Enterprise software systems have become more sophisticated, relying heavily on distributed components like cloud services and microservices. These systems are susceptible to disruptive events at any time, leading to system outages and unsatisfied customers.
Chaos engineering plays a vital role today in creating resilient systems.
This article walks you through the concept of chaos engineering, its importance, and its core principles. Additionally, we’ll explain the tools widely used today for chaos engineering and delve into the benefits and challenges associated with chaos engineering practices.
What is chaos engineering, and why is it important?
Chaos engineering assesses the resilience of production systems by testing their ability to withstand chaotic conditions or unpredictable and random behavior. This is accomplished by:
- Running a series of experiments against systems.
- Intentionally introducing failures.
- Observing their behavior.
Chaos engineering originates from the popular concept called “chaos theory,” which focuses on the impact of unpredictable and random behavior in systems.
Chaos theory aims to discover potential failure points and vulnerabilities in underlying systems. Then, those issues can be corrected before being shifted to production environments. This will prevent potential system outages that could impact the availability of end users. Chaos engineering can significantly increase confidence in the resilience of production systems, particularly in unforeseen conditions.
Principles of chaos engineering
Unlike other types of testing that rely on prior knowledge to assume the system's behavior, chaos testing makes assumptions about a system and creates new insights. Chaos testing first hypothesizes how a system should behave when a particular failure scenario occurs, then experiments are designed and run to check the behavior of the system, offering key response insights.
Chaos engineering defines general principles to follow when designing and conducting experiments.
Define the system’s steady-state
How does the system behave when it is steady? These definitions set the baseline for the experiments. The definition of steady state includes measurable outcomes defined using key performance indicators (KPIs). Some examples of such KPIs are:
- “The system latency is below 300ms.”
- “The error rate is below 3%.”
Create the hypothesis
A chaos experiment needs a hypothesis on how the system will behave if a chaotic situation arises in a production environment. It should be based on the established baselines and knowledge of the behavior and weaknesses of the system. When creating a hypothesis, ask ‘what if’ questions or create statements on how the system should behave.
- “If we increase the load by 1x, the system can handle it without issue.”
- “An increase in request latency will not impact the user experience.”
- “If the primary database is down, the system will automatically failover to the secondary database with minimum downtime.”
Experiment by changing real-world conditions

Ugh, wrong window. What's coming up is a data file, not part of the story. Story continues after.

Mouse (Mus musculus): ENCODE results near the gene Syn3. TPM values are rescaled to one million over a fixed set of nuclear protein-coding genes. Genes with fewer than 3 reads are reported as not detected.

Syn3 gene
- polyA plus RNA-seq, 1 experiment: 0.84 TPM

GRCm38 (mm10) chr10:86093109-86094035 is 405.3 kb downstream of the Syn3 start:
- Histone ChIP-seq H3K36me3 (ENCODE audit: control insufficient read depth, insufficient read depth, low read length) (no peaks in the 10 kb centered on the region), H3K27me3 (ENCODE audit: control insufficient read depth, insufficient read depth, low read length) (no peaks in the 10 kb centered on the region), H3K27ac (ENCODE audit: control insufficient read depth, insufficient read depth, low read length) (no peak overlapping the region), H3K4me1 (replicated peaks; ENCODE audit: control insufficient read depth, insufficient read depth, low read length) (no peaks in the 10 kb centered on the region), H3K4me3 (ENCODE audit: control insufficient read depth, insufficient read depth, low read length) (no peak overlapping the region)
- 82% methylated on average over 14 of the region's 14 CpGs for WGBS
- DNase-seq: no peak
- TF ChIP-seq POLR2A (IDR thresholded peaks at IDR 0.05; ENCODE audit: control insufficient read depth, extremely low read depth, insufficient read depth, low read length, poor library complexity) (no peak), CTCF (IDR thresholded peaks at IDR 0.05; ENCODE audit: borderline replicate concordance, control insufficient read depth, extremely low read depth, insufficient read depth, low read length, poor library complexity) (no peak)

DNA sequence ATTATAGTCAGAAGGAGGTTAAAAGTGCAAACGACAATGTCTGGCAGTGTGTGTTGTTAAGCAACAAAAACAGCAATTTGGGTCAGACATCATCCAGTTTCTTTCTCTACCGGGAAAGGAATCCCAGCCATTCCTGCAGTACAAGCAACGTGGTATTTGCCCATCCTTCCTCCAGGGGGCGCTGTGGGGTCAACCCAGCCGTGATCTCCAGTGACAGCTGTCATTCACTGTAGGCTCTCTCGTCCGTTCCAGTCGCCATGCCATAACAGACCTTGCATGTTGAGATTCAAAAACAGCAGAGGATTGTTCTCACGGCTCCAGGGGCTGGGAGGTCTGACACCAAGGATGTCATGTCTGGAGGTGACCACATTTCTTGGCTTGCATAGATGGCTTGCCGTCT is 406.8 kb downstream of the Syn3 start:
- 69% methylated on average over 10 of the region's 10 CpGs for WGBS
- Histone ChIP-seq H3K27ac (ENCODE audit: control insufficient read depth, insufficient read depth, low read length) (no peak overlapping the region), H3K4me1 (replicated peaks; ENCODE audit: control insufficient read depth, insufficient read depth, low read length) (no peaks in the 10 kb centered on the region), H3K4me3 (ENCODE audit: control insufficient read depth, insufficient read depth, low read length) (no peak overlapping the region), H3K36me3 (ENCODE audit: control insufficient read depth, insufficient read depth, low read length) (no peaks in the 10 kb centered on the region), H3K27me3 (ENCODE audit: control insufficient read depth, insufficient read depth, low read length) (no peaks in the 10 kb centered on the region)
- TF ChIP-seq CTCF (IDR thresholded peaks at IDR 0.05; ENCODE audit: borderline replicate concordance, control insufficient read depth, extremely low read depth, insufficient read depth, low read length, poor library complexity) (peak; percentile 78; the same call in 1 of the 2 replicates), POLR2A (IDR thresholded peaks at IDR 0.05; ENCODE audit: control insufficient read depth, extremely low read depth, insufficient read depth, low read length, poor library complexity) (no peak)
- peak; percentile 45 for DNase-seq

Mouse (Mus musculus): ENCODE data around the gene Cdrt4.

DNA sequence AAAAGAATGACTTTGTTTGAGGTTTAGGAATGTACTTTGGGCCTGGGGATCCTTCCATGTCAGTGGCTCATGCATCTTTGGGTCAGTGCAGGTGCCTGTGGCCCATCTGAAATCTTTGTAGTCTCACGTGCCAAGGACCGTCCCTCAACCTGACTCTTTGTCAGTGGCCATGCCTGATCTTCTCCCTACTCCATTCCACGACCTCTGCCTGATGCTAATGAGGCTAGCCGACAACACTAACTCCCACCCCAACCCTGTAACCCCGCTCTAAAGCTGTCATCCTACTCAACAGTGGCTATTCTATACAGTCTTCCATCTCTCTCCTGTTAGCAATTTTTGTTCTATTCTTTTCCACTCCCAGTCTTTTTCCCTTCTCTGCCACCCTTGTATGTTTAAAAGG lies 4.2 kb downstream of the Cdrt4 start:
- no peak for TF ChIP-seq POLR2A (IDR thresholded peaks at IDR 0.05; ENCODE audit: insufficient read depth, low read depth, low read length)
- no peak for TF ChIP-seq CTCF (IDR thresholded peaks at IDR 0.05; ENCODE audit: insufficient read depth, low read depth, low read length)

Consider real-world scenarios or events that can deviate from the steady state. For example:
- Events resulting in hardware and software failures.
- High network latency and error rates.
- Network traffic spikes.
It helps identify vulnerabilities and ensures that the system can handle different scenarios.
Run automated experiments in production environments
Prior systems like development, staging, and pre-production do not simulate the actual production systems. That’s why chaos engineering experiments run in actual production systems under controlled conditions.
Minimizing the blast radius
Since chaos engineering experiments are conducted within real production environments, it is crucial to minimize any potential performance degradation or disruptions that customers may experience during their execution. The blast radius should be determined using metrics such as:
- The number of affected users
- Impacted locations
- Workload quantities
Therefore, it is advisable to schedule these experiments during non-peak times and ensure the availability of backup systems for restorations.
Best practices for chaos engineering
Chaos engineering requires careful integration of some best practices to ensure the seamless execution of experiments and gain insights into system behavior under chaotic conditions.
Gradually scale up your experiments
First, start with a smaller component of your system and introduce a minor disruption with limited impact. As you gain confidence, gradually scale up the experiments, increasing the complexity and intensity of the disruptions.
Focus on critical parts
During the hypothesis creation phase, it is crucial to prioritize critical components of the system and create specific, realistic hypotheses.
In the event an experiment fails, it is important to avoid discouragement and instead consider it part of the experiment where you learned something. So, be open to failure and improve next time.
Measure and monitor everything
Chaos experiments should result in metrics that provide insights into the impact of those experiments. Those measurements help you discover how systems behave under abnormal conditions and provide valuable insights into areas that need improvement.
Automate the experiments
Chaos experiments should be automated as much as possible, enabling rapid and continuous execution of repeated experiments while minimizing the need for manual, labor-intensive processes.
Incorporate what you have learned
Chaos engineering experiments result in important discoveries regarding system behaviors that have not been identified before. For instance, these experiments can:
- Demonstrate the necessary changes in system architecture.